New heights: Steamboat Resort would have North America’s longest gondola, be 2nd largest Colorado ski resort after proposed projects
STEAMBOAT SPRINGS — Steamboat Resort could see some major changes in the coming years following preliminary approval from the U.S. Forest Service.
In an announcement on Thursday, the resort described plans to build what would be the longest eight-person gondola in North America, which it is calling the Wild Blue Gondola. Other major developments could include a 650-acre expansion and a new restaurant at the top of the Sunshine and Sundown chairlifts. The terrain expansion would make the ski area the second largest resort in Colorado. This marks an increase of a previous proposed expansion that would have made it the third largest resort in the state. It currently is ranked fifth based on acreage.
“These new projects complement those that have long been at the top of Steamboat’s wish list, and now we are taking steps to obtain the necessary analysis, reviews and approval to be ready to move forward when the time is right,” Rob Perlman, president and chief operating officer of Steamboat Ski & Resort Corp., said in the announcement.
The 3.16-mile-long Wild Blue Gondola, as currently planned, would start from the base area and end at the summit of Sunshine Peak, where the Sunshine and Sundown chairlifts currently reach, according to Loryn Duke, director of communications for Ski Corp.
It would have a mid-station at the Bashor bowl near the Mavericks terrain park. As Duke explained, that area offers more gradual grades that would make it ideal for a new ski and riding school.
If construction goes forward, the resort would remove the Priest Creek lift and replace Sundown Express with a “more efficient and higher capacity chairlift,” according to the announcement about the projects.
The gondola also would help shuttle more people up the mountain from the base area, helping to mitigate long lines on busy days. As planned, the resort could get 10,000 people per hour up the mountain from the base area, as opposed to the current rate of 6,000 people per hour.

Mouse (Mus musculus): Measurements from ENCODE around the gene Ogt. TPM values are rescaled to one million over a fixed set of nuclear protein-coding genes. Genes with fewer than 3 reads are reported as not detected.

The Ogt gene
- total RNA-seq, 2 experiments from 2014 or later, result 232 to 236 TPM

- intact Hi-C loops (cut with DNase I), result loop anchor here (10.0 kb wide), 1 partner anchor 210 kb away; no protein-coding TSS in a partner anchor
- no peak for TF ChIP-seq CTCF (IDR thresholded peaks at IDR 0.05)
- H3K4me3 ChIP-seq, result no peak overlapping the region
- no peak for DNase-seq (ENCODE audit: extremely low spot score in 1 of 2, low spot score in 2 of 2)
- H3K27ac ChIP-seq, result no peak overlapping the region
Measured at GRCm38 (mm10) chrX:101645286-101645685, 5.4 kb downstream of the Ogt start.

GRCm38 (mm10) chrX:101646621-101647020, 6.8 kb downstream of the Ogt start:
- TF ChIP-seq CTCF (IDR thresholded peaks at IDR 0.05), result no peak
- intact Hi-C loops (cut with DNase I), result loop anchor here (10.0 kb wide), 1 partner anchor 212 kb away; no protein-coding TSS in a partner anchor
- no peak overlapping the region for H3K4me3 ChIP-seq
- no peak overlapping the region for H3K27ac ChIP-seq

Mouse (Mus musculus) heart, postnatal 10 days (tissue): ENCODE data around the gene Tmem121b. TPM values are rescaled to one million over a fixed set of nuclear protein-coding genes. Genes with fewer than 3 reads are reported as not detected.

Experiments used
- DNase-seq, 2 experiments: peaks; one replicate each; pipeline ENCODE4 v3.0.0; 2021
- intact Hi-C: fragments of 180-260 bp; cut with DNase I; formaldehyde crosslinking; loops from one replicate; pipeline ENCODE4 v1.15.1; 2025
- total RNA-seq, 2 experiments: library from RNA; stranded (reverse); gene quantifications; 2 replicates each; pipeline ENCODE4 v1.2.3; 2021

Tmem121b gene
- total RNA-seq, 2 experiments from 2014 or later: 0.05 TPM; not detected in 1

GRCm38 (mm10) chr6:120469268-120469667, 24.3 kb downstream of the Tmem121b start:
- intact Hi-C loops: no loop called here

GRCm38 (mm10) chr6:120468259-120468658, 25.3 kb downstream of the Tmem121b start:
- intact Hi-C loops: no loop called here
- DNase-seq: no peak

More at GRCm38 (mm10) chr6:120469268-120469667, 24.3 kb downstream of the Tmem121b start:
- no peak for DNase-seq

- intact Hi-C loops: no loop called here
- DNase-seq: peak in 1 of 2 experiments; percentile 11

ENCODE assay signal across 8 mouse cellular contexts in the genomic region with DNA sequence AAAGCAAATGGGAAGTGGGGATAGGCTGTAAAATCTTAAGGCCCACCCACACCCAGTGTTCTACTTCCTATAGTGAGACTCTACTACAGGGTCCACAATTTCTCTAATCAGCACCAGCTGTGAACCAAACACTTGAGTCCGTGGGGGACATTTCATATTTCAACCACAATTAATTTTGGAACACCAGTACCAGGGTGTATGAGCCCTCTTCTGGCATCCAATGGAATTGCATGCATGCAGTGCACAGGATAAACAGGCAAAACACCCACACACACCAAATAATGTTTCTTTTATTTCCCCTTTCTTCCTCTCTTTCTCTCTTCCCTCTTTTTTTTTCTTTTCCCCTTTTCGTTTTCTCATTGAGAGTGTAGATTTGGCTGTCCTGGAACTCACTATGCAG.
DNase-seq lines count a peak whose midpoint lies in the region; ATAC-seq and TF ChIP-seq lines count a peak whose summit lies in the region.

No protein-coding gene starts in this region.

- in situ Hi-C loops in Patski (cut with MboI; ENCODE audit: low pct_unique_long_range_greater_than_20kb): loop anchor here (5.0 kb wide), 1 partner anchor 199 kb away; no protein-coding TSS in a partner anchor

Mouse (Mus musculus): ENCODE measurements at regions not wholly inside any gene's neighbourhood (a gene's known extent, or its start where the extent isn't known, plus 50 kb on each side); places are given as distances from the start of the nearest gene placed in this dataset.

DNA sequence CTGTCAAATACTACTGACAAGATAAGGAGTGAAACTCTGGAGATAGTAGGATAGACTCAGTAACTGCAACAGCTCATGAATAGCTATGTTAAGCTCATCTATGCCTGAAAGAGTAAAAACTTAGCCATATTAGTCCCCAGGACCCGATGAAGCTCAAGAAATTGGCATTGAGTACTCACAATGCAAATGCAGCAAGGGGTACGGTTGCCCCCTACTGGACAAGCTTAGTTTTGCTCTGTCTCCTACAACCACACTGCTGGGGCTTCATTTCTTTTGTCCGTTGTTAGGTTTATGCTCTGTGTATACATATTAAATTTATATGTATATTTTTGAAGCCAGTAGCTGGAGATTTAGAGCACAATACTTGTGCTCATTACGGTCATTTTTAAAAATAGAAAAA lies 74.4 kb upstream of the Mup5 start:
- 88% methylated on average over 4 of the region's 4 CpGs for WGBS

“It is really going to alleviate that congestion in the base area,” Duke said.
The terrain expansion, the first in more than 20 years, would bring the Pioneer Ridge and Fish Creek Canyon areas within resort boundaries. The resort had planned to start work on the Pioneer Ridge project prior to this latest announcement, but its owner, Alterra Mountain Co., postponed it amid the economic fallout of the COVID-19 pandemic.
Both Pioneer Ridge and the Fish Creek Canyon have been popular areas for backcountry skiing, Duke said. By bringing them into the resort boundary, it will allow for better maintenance and Steamboat Ski Patrol to more effectively respond to emergencies. Currently, Routt County Search and Rescue volunteers often have to respond if a skier or rider gets lost or stranded in those areas.
There will be a virtual meeting to discuss the projects from 4 to 6 p.m. July 17. People can attend by visiting usfs.adobeconnect.com/steamboat/conference. They also can call 888-844-9904 and, when prompted, enter 5083570# to connect to the meeting.
People can submit written comments before the meeting by mailing them to the following address: Russell Bacon, Forest Supervisor c/o Erica Dickerman, Medicine Bow-Routt National Forests and Thunder Basin National Grassland, 2468 Jackson Street, Laramie, WY 82070. They also can post comments online at cara.ecosystem-management.org/Public//CommentInput?Project=58336. People have 30 days as of Thursday to submit written and online comments.
Concern for wildlife
A review of the projects listed several potential negative consequences, particularly to raptor habitat in the area. Under the of the Forest Service’s Threatened, Endangered, Sensitive Species and Wildlife standards, the agency is committed to protecting active and inactive raptor nest areas.
Under these standards, the Forest Service mandates a no-disturbance buffer around nests to protect raptors until after they have finished raising their young, generally March through July. Construction of the Wild Blue Gondola and a bridge in the Fish Creek expansion area would come within a quarter-mile of known nests that have been home to red-tail and Cooper’s hawks, according to the Forest Service.
“A no-disturbance buffer protects active nests till after raptors have fledged, which is incompatible with the construction timing necessary to implement the proposed action,” the agency stated in a review of the projects.
Approval of construction would therefore require an amendment to the Forest Service standards, according to the project review. The amendment would expire after construction is complete, and it would not apply to any future projects unless there are additional amendments.
There are a handful of known nests in the area, according to Erica Dickerman, a mountain sports ranger with the Forest Service, but it is impossible to know which will be occupied until they nest in the spring.
Further environmental analysis will continue in the coming weeks and months, Dickerman said, with a draft expected by late fall. The public will have an opportunity to object or appeal the draft. A finalized environmental assessment is scheduled for completion by March 2021.
Overall, Dickerman sees the proposed development as a way to strike a balance between providing popular recreation opportunities and preserving natural resources. As she explained, the resort represents one of the most highly trafficked areas in the Routt National Forest, and by concentrating development there, it helps to preserve more remote places elsewhere.
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